7. What's the Future of Investigative Reporting?
RCS: At RealClearSports, investigative reporting is something that fascinates us because its future seems so tenuous. There is a concern that as newspapers fade away so will quality investigative reporting. You, however, have powerfully criticized the work Selena Roberts, a former New York Times and current Sports Illustrated sports columnist and investigative reporter, for what she has written about the Duke Lacrosse team, as well as what she has most recently written about Alex Rodriguez’s alleged use of steroids in high school.
You wrote, “Roberts’ book is a long-winded blog. Why it’s being treated as an unimpeachable piece of journalism can only be explained by the cushy position she’s been handed by The New York Times, ESPN and Sports Illustrated and the unchallenged institutional bias found within the elite sports media institutions.”
It seems ironic, but serious online outlets like Yahoo! Sports are producing quality investigative reporting; and a New York Times journalist, from your perspective, is producing -- to put it mildly -- less than the quality investigative reporting. If this continues, do you think investigative sports reporting will to have be sustained by new “elite sports media institutions”?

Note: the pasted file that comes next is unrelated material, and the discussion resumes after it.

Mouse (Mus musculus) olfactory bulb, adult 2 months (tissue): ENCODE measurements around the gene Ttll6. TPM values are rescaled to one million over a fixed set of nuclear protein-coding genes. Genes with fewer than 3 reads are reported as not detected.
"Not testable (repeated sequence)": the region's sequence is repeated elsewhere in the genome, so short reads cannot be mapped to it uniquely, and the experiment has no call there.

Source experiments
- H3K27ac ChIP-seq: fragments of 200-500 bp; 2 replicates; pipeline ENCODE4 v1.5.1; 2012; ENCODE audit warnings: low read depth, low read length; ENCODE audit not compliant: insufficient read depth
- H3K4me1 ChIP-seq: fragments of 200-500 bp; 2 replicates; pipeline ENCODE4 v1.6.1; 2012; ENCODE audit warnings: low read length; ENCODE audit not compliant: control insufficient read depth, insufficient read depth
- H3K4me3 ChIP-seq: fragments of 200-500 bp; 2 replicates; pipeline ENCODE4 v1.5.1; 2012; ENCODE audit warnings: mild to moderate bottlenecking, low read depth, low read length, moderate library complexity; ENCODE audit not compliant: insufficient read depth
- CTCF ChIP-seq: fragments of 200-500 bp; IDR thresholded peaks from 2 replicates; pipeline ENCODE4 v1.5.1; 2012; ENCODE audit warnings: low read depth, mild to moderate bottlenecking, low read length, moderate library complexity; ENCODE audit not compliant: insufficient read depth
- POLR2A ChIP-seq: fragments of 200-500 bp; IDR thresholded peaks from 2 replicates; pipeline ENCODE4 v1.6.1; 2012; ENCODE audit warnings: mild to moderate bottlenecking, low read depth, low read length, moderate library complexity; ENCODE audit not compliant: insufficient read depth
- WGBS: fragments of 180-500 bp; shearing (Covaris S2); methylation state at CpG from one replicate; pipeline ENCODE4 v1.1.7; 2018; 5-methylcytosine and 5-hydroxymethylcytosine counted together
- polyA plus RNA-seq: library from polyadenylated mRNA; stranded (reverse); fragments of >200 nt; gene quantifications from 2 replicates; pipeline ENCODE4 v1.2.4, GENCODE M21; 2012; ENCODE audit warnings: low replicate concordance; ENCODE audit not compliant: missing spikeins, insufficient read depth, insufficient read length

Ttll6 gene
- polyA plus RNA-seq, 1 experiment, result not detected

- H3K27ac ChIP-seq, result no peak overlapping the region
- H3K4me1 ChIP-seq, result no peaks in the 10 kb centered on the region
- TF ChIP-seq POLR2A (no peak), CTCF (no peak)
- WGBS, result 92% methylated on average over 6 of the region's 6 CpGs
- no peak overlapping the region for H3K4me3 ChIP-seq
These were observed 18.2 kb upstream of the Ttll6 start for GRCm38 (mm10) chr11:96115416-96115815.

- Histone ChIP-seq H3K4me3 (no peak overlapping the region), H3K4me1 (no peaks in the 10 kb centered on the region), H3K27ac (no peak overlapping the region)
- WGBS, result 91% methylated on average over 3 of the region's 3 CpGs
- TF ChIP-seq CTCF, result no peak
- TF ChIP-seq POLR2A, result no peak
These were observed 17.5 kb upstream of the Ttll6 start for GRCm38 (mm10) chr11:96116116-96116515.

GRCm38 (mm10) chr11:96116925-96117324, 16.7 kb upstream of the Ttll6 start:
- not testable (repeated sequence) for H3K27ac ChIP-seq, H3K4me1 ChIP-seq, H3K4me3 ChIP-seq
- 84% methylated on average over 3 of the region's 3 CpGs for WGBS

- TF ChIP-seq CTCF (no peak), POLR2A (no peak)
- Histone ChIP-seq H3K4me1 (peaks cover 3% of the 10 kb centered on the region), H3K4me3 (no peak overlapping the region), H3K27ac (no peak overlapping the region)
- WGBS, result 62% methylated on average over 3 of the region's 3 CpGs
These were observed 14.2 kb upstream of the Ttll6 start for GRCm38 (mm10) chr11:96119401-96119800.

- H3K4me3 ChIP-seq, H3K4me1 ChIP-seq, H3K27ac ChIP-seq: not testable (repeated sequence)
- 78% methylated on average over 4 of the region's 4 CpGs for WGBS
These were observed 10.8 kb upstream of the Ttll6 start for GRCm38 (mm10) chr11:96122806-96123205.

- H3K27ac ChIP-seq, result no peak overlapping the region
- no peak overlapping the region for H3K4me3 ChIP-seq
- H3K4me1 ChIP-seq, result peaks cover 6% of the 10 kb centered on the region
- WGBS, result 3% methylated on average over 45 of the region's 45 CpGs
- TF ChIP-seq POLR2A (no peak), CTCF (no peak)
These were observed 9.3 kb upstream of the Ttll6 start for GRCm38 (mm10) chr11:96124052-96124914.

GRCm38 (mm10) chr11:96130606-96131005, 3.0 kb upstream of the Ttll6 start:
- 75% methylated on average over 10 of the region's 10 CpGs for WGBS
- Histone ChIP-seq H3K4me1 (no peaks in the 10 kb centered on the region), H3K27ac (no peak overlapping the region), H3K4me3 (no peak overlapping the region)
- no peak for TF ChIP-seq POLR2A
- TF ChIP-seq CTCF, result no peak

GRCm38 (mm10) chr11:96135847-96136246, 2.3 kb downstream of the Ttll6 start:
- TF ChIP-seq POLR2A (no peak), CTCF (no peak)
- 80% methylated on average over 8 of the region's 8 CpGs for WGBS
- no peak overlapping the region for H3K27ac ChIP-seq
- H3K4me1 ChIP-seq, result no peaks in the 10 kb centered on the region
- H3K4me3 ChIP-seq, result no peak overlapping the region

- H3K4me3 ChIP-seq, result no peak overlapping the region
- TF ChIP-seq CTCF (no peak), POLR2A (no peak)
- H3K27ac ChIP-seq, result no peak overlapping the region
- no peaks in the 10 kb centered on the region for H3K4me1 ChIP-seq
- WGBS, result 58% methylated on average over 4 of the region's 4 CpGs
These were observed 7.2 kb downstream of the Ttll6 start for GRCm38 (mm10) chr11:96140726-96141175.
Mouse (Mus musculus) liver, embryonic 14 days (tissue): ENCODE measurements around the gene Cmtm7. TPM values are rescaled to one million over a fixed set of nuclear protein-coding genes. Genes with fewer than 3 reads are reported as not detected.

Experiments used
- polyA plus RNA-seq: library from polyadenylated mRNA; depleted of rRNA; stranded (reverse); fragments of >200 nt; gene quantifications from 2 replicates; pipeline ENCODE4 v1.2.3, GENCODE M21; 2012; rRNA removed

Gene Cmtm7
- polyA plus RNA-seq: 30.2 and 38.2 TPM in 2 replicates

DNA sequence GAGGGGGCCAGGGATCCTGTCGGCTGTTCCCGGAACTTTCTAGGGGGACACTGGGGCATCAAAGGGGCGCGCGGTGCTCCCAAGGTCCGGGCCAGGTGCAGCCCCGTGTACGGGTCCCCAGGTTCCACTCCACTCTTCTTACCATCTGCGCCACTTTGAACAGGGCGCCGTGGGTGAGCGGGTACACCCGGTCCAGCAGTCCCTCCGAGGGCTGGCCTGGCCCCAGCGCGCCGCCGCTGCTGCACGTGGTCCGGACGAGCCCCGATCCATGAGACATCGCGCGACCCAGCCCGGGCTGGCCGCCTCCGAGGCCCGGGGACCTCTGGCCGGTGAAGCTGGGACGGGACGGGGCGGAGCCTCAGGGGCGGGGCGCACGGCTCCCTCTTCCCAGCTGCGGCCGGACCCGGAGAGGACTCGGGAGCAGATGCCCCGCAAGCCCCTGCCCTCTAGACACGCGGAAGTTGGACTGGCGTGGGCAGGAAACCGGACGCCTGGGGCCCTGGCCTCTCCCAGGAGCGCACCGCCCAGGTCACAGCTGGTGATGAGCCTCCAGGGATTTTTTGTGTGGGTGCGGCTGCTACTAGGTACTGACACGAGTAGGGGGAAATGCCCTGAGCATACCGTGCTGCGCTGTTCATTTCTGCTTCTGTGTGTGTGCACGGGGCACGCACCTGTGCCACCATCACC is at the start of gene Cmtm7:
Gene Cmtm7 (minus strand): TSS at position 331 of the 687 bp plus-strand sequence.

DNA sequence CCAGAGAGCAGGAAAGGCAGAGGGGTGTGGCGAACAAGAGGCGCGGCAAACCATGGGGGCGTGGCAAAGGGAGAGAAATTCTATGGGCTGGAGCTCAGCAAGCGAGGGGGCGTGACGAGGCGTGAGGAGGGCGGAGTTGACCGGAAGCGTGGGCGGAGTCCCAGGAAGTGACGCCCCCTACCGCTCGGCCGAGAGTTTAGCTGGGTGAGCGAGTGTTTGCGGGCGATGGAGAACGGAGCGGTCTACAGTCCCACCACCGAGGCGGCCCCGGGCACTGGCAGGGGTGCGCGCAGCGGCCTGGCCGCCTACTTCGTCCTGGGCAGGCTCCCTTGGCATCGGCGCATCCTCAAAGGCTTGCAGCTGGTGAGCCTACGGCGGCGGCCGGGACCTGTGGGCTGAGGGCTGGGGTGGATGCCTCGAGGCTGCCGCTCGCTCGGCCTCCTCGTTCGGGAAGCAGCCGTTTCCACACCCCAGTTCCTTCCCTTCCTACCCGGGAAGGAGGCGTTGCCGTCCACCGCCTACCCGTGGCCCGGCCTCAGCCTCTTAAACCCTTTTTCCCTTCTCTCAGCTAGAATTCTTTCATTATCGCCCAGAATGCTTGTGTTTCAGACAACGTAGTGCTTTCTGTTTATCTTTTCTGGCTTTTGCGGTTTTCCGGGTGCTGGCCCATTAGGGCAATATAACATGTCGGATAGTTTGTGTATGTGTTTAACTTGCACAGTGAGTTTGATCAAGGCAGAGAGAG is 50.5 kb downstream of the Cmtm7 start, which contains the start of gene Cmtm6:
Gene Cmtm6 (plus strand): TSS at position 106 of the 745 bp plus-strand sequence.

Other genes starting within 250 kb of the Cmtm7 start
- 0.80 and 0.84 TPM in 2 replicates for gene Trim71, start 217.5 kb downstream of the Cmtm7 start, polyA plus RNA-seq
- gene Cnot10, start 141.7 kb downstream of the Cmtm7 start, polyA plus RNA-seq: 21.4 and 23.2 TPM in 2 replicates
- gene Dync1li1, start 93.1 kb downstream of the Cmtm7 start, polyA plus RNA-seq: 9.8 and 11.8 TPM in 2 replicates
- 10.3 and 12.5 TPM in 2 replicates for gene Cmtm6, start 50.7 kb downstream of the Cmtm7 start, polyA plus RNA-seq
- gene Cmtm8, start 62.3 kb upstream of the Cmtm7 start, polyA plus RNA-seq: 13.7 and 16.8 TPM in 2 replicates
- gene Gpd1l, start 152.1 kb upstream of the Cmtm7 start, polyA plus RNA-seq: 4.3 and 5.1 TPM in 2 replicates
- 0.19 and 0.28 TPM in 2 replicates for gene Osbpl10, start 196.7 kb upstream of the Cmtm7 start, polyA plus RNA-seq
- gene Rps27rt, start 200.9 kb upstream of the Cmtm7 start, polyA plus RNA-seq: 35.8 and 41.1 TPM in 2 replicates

Whitlock: I'm very excited by what Yahoo! Sports is doing with college sports. It appears those guys want to be the Bible on college sports and aggressively challenge the NCAA. That's a good brand for them. I'll be interested in seeing what AOL/Fanhouse does as it continues to evolve.
Investigative journalism is dying. It's like good policing. Cases go from red (crime) to green (overtime pay) to black (solved cased). Good journalism is expensive. Newspapers aren't paying anymore. Most sports web sites are tied to a television network, and most television networks are in business with a sports league and that stands in the way of objective journalism.
Also let me clarify my position on Selena Roberts' book. It's a celebrity-gossip book. These sorts of books get written about Hollywood celebs all the time. The problem with Roberts' book is the way ESPN and all the other mainstream, allegedly serious media outlets have treated it like a great piece of journalism. CBS and Katie Couric, for example, don't lead the evening news with the allegations in the latest Britney Spears unauthorized biography. Bob Costas sat down with Roberts and treated her like she was Woodward and Bernstein. She didn't even write the second coming of "Game of Shadows". She wrote the Game of Innuendo. Skip Bayless should've interviewed her on Third and 10.